There have been many developments around the globe in relation to cryptocurrencies. Regulators in the United States (US) and Lithuania have provided further clarification on the application of securities laws to tokens and token offerings, while the Reserve Bank of Australia (RBA), International Monetary Fund (IMF) and the Hong Kong Monetary Authority (HKMA) have spoken on cryptocurrencies in relation to central banks.

  • Australia: The head of the Payments Policy Department at the RBA, Tony Richards, has spoken on cryptocurrencies and DLT. Examining the potential for cryptocurrencies to act as money, Richards indicated that where there is a trusted central entity in a well-functioning payment system, there may not be a need for cryptocurrencies. As such, there is little reason for the RBA to issue an e-AUD though Richards maintained that the RBA was keeping an “open mind”. Richards also spoke on the potential of DLT, but suggested that permissioned shared ledgers were more likely to be used than trustless blockchain solutions.
  • US: The Director of the Division of Corporation Finance at the US Securities and Exchanges Commission (SEC) spoke on the application of US securities laws to digital asset transactions. Re-emphasising that the Howey test should be applied taking into account the economic realities of the digital assets – that is, the circumstances surrounding the digital asset and the manner in which it is sold – the Director notably commented that in his opinion, if the network on which the token functions is sufficiently decentralised, the assets may not represent an investment contract. For example, Bitcoin and Ether, as they are today, no longer constitute securities.
  • United Kingdom: The Financial Conduct Authority (FCA) has released another warning on the possible risks associated with cryptoassets. Addressing financial firms in a ‘Dear CEO’ letter, the FCA suggests appropriate actions for firms to consider in implementing a risk-based approach in relation to cryptoassets.
  • Belgium: Just as the US SEC did last month, regulators in Belgium have jointly created a website highlighting the risks of investing in cryptocurrencies and initial coin offerings (ICOs). Significantly, the website allows users to plug in the URLs of companies to cross-check against websites detected by Belgian regulators to be operating without a valid licence.
  • Lithuania: The Ministry of Finance in Lithuania (Ministry) has released ICO guidelines for issuers, intending to improve transparency around the application of Lithuania’s regulatory regimes to ICOs. Like other regulators around the world, the Ministry has indicated that the features of and rights associated with tokens will determine whether, among other things, securities laws or the Civil Code will apply. The guidelines also cover tax and accounting in relation to tokens, and note that Lithuania’s anti-money laundering and counter-terrorism financing regime is being amended to bring digital currencies within its scope of operation.
  • Hong Kong: The HKMA, Hong Kong’s de facto central bank, has stated that it has no plans to issue a central bank digital currency. The HKMA indicated that proposed efficiency gains of central bank digital currencies are dependent on the circumstances of a jurisdiction and that the capabilities of Hong Kong’s existing infrastructure and systems mean central bank digital currencies are less useful. The HKMA noted that it would require further study and more proof-of-concept work to assess the feasibility of using a central bank digital currency for payment applications.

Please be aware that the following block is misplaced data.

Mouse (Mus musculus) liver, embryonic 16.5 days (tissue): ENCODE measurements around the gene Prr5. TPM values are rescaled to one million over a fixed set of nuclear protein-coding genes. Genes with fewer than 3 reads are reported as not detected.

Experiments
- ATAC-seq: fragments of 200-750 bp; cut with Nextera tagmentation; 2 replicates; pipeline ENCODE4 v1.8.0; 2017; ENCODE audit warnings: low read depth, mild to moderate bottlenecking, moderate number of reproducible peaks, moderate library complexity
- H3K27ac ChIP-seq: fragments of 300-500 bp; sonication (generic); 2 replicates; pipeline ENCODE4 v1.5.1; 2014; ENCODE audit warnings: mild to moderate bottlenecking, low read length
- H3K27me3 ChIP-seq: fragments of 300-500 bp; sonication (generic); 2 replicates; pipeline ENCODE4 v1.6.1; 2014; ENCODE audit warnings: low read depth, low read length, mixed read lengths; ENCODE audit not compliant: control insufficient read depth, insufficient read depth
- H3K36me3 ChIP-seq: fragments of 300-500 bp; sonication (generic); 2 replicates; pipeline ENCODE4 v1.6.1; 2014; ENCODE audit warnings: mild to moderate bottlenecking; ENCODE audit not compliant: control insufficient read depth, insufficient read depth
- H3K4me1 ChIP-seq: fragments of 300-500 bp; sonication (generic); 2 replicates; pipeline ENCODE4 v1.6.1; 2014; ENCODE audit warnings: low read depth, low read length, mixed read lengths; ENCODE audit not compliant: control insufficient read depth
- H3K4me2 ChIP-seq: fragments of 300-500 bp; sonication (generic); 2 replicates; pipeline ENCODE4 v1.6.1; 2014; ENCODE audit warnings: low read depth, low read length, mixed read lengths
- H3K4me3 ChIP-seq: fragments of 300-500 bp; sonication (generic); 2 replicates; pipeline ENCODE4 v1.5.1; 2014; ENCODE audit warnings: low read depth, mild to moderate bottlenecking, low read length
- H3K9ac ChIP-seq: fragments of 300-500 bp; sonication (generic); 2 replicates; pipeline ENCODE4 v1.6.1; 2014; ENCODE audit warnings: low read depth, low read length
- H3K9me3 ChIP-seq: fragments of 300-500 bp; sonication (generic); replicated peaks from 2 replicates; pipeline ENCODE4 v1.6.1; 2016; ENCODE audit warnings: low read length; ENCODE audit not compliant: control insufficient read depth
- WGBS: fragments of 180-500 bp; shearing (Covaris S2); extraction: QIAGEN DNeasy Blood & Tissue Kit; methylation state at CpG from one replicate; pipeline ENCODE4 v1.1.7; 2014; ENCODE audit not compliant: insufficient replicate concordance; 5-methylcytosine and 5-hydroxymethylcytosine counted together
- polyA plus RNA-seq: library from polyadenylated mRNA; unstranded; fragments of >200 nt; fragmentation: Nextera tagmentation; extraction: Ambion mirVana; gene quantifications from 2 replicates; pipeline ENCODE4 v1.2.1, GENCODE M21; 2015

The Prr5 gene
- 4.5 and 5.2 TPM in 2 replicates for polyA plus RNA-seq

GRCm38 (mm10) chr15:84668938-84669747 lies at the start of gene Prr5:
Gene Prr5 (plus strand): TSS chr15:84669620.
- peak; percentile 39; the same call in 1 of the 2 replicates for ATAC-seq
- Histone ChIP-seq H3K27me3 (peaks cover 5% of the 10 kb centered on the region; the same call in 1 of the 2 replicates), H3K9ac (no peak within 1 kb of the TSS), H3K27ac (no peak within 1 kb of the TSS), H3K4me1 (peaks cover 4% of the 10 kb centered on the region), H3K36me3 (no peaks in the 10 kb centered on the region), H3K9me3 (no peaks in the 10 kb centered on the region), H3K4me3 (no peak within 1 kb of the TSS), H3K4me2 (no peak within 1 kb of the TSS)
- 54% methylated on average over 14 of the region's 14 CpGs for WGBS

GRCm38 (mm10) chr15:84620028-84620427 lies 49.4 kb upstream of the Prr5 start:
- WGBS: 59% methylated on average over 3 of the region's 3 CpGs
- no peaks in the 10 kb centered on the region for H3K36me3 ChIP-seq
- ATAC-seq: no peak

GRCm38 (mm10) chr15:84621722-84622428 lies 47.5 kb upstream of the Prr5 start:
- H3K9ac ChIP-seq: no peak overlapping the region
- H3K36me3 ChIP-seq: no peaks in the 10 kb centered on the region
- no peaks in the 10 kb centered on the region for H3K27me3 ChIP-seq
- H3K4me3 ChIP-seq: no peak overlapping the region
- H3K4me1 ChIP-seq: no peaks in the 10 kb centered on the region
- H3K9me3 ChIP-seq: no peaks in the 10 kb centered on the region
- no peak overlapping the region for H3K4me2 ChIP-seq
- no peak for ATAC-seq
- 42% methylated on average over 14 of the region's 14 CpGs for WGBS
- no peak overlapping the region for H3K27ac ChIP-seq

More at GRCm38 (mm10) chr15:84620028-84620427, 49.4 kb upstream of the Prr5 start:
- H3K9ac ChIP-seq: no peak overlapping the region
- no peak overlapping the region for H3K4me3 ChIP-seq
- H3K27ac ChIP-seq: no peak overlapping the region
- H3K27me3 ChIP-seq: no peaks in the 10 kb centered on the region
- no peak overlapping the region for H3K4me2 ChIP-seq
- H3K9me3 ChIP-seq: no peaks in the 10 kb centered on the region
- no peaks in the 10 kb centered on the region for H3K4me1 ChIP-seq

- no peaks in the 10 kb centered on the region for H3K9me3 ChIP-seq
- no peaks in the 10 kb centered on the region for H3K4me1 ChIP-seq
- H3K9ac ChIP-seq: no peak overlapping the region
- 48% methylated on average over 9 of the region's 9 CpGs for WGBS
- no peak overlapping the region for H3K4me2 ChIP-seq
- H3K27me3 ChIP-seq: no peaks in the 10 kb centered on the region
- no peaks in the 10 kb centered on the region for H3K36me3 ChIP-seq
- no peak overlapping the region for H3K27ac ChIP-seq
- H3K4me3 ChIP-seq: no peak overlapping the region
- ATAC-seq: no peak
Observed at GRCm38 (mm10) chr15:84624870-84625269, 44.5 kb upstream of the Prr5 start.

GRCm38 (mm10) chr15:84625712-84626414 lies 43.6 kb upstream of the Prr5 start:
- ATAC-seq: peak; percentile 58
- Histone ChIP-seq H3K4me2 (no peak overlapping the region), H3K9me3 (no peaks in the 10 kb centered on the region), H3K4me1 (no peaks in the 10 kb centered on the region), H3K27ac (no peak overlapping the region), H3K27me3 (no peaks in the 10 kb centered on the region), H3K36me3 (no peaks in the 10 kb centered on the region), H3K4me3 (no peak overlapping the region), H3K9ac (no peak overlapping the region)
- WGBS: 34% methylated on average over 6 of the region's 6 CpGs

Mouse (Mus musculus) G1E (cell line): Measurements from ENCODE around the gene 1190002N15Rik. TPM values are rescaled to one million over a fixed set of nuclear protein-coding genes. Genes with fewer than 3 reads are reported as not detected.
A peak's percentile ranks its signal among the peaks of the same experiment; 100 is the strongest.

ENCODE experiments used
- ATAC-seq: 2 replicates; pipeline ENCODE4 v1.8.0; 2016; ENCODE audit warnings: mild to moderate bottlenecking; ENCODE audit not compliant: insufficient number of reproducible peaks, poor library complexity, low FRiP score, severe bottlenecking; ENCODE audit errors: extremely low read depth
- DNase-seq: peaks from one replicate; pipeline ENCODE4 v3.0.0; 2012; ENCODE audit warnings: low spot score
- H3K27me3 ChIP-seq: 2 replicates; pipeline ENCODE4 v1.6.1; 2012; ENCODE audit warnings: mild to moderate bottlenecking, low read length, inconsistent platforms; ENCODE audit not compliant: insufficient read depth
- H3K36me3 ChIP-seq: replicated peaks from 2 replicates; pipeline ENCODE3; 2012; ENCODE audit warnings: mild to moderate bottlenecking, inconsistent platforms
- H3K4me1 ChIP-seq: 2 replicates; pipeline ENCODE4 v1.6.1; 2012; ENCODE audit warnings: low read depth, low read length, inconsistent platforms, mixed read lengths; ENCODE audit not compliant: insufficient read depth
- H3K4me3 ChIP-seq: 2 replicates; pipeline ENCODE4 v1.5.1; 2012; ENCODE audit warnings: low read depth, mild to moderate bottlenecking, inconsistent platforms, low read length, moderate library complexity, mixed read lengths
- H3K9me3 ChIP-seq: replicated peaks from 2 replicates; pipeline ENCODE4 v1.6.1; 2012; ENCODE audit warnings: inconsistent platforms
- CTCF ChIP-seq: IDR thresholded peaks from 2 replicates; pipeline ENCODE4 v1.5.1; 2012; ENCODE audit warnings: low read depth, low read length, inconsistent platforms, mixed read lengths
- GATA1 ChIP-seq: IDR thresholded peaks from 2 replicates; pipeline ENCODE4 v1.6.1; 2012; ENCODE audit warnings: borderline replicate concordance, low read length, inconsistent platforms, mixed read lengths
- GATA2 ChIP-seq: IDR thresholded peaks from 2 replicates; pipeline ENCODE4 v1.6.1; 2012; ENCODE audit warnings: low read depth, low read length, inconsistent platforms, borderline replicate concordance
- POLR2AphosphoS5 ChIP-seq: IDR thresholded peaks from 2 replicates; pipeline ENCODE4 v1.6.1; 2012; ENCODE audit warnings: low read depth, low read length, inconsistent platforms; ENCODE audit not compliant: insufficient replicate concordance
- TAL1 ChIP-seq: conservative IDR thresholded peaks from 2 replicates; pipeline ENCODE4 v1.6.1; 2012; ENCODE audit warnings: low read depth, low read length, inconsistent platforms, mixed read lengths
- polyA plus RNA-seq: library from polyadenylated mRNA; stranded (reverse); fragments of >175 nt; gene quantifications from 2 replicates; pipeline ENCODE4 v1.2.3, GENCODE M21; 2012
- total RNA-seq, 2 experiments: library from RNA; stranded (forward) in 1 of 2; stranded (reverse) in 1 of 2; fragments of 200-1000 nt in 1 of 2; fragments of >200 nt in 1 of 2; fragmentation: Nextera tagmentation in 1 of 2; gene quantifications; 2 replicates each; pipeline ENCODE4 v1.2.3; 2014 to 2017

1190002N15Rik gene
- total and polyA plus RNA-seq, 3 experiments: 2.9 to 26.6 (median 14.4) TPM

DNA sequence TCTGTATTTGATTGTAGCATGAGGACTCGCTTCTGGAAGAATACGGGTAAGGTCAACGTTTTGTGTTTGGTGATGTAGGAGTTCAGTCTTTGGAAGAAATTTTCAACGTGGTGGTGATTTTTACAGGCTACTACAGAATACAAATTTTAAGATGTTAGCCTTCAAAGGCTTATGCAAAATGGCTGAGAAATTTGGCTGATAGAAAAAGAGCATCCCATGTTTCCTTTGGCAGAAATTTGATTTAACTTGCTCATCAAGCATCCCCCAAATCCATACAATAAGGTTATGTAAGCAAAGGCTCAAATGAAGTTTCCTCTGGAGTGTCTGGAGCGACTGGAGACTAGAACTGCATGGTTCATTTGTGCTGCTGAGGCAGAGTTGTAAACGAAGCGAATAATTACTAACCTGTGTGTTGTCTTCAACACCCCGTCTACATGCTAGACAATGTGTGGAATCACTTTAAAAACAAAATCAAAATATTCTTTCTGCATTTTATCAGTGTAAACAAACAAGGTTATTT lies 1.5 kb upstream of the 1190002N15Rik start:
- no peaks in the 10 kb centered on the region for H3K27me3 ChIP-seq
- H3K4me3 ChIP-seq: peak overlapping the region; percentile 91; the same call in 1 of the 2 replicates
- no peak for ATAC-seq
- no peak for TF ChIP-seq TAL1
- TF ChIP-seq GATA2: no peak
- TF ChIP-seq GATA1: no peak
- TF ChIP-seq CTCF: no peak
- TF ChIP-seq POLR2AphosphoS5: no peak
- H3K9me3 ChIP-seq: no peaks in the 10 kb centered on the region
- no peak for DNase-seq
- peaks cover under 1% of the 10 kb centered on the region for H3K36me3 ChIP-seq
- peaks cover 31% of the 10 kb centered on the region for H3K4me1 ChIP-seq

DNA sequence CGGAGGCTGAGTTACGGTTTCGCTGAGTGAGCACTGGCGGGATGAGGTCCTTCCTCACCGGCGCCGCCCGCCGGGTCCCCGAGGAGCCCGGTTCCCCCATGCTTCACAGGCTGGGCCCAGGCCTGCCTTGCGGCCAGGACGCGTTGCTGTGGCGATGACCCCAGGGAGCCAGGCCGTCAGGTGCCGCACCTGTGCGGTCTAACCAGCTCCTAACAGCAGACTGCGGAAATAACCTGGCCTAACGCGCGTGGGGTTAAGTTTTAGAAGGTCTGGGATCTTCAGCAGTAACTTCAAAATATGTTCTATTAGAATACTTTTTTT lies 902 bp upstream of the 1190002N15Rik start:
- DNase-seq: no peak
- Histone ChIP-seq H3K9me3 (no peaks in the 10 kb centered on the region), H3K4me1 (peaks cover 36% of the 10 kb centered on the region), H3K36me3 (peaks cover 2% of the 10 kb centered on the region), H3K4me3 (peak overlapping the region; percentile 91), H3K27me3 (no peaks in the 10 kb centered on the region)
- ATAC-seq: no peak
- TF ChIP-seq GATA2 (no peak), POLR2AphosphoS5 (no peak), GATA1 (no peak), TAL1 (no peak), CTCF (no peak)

• IMF: The deputy director of the IMF’s Monetary and Capital Markets Department has released an article entitled ‘Monetary Policy in the Digital Age’. While he acknowledges that crypto assets are currently too volatile and risky, and suffer from a lack of general trust, he asserts that central banks “must continue to carry out effective monetary policies” in order to remain competitive. Notably, central banks must strive to make fiat currencies more stable and attractive for use as a settlement vehicle, whilst regulators must ensure that crypto assets do not receive an unfair advantage from a lighter regulatory touch.

There have also been considerable developments in the blockchain and DLT space.  

In the US, a bill introduced in Michigan has proposed that individuals falsely making, altering, forging or counterfeiting blockchain records may face imprisonment up to 14 years for doing so. Such a bill supports the notion of using blockchain records as ‘legal proof’. In Vermont, the governor has signed a bill legalising “blockchain-based limited liability companies” (BBLL companies), which are companies operating a business utilising blockchain technology for a “material portion” of its business activities. Under the bill, BBLL companies must specify whether the decentralised consensus ledger or database used is fully or partially decentralised, and whether it is public or private. BBLL companies may provide for its governance through blockchain technology and may adopt voting procedures using smart contracts carried out on blockchain. The creation of BBLL is notable in that it provides regulators and legislators with a means of regulating blockchain-based entities specifically through laws or regulations in future.

In Switzerland, the city of Zug has launched an e-voting pilot in conjunction with its digital identity trial. The pilot allows residents to use their digital ID to cast votes in a blockchain poll, though the government of Zug has indicated that the results of the poll will not be binding. The government intends to review the security of the polling system, primarily whether privacy can be ensured. The findings of the pilot are likely to be significant as blockchain has been proposed as a solution to removing election fraud while providing immutable records.



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